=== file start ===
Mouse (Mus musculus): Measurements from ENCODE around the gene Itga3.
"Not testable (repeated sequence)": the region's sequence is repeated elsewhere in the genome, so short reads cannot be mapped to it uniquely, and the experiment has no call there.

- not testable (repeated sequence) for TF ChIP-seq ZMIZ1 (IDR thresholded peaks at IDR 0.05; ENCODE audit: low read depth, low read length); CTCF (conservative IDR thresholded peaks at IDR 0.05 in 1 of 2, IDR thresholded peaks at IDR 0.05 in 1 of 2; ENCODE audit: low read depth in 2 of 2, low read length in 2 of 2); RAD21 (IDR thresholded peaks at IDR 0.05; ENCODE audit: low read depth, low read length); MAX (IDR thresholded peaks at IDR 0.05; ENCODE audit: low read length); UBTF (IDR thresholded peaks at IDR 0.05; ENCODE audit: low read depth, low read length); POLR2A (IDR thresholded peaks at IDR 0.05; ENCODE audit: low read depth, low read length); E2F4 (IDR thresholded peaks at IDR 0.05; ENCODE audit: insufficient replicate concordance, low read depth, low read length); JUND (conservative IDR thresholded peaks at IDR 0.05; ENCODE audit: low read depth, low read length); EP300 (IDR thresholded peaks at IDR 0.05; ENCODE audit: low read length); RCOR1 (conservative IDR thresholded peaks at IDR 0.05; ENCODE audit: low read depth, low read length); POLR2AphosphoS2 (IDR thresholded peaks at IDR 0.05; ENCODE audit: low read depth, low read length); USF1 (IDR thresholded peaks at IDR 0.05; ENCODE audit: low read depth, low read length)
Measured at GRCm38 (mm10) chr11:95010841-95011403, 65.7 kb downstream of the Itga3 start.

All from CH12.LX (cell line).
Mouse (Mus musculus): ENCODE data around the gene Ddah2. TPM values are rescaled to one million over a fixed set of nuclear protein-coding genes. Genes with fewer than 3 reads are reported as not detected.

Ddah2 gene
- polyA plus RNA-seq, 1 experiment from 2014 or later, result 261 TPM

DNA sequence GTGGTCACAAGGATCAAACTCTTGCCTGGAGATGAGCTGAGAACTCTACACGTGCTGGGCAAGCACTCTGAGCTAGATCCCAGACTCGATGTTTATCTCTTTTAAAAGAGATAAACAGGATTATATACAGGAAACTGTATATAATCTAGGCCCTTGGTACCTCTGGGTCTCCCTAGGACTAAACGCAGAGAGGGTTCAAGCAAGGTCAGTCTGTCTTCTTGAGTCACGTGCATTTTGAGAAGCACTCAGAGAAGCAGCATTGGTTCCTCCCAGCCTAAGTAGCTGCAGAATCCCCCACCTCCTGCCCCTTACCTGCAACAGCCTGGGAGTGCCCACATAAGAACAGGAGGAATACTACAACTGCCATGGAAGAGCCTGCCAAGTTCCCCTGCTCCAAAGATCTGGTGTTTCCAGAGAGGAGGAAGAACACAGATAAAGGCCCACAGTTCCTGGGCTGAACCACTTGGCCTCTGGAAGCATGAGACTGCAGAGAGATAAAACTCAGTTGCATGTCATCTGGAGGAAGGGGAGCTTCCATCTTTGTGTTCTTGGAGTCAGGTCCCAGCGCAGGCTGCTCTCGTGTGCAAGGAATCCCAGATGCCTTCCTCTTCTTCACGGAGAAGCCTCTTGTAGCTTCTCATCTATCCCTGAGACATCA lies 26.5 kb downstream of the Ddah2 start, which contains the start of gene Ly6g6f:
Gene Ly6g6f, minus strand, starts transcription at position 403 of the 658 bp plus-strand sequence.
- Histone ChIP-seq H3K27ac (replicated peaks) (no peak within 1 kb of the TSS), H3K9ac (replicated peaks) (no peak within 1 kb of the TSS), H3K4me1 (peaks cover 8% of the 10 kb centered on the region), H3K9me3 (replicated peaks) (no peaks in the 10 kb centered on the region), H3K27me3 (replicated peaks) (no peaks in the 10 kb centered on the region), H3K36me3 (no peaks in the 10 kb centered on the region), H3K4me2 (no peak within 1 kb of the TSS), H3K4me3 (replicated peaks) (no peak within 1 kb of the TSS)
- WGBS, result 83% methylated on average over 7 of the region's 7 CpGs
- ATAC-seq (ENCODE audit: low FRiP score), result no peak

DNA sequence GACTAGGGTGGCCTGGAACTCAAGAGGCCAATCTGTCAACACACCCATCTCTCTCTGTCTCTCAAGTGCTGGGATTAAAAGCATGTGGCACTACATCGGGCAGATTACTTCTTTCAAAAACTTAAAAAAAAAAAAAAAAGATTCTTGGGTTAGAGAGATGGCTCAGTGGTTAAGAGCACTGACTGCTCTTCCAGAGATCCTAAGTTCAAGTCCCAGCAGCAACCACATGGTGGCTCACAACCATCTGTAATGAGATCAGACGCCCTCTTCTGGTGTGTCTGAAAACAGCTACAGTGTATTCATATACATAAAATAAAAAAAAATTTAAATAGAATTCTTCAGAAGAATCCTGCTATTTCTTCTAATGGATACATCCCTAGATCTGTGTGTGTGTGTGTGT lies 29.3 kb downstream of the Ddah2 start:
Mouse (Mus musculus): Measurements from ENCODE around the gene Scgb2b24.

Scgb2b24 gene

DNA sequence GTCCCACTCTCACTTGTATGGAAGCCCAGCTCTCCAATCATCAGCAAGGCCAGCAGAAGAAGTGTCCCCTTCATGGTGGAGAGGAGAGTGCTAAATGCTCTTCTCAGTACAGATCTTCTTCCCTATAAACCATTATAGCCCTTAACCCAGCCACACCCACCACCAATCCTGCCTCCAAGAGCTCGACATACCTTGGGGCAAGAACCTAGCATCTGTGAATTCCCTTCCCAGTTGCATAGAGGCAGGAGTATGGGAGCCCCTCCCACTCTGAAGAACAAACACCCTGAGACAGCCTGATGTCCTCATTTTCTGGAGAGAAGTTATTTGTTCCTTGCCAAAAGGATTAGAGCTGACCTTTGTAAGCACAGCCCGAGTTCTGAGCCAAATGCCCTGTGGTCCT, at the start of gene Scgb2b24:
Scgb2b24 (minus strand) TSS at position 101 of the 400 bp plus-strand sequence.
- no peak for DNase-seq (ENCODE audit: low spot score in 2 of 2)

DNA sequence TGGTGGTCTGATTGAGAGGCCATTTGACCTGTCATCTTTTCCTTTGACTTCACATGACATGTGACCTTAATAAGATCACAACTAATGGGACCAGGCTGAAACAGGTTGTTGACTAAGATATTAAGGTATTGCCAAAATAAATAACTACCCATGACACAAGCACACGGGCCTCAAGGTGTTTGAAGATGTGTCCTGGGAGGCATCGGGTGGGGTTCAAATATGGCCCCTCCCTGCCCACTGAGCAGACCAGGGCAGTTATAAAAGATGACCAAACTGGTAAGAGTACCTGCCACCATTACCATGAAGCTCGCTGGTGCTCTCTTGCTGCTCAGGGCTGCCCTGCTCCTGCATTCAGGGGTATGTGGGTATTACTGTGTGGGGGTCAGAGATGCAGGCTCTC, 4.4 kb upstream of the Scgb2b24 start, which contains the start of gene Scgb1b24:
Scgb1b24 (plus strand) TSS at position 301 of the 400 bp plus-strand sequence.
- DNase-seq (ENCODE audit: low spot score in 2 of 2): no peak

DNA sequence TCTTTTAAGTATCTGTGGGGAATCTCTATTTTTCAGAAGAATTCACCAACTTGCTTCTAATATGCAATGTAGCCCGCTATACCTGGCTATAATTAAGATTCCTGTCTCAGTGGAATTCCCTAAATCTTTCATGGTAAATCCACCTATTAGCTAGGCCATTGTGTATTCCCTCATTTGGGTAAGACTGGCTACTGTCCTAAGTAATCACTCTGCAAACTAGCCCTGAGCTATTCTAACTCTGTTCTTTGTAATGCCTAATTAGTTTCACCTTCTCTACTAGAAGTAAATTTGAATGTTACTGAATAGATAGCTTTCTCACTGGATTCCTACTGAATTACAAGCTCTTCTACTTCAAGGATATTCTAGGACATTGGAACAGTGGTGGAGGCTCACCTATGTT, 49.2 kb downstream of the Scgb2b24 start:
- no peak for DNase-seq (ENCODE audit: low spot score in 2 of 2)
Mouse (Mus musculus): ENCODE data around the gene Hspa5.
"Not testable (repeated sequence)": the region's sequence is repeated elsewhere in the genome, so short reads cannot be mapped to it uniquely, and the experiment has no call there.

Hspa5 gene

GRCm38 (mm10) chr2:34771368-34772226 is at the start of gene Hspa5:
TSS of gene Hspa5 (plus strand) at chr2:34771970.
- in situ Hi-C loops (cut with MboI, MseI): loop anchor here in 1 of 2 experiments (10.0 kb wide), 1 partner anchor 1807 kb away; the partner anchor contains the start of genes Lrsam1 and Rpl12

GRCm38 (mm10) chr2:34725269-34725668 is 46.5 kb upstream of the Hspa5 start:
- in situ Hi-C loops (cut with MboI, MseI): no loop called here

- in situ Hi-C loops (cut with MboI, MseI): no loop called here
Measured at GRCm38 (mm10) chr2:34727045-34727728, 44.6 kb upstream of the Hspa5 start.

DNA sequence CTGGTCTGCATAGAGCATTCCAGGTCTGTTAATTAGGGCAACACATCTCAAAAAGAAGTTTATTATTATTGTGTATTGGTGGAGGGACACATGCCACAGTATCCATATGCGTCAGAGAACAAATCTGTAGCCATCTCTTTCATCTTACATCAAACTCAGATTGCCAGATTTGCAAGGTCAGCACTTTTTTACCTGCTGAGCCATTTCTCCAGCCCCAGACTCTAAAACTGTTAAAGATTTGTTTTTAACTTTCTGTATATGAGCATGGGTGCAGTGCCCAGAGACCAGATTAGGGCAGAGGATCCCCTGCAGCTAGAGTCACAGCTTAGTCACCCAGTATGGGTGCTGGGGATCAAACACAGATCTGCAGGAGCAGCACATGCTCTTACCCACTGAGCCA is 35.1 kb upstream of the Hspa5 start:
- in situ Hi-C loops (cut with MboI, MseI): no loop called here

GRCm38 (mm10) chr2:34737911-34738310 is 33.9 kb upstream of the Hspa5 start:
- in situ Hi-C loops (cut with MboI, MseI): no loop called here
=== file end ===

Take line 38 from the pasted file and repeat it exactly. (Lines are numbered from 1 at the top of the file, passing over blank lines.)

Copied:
- in situ Hi-C loops (cut with MboI, MseI): no loop called here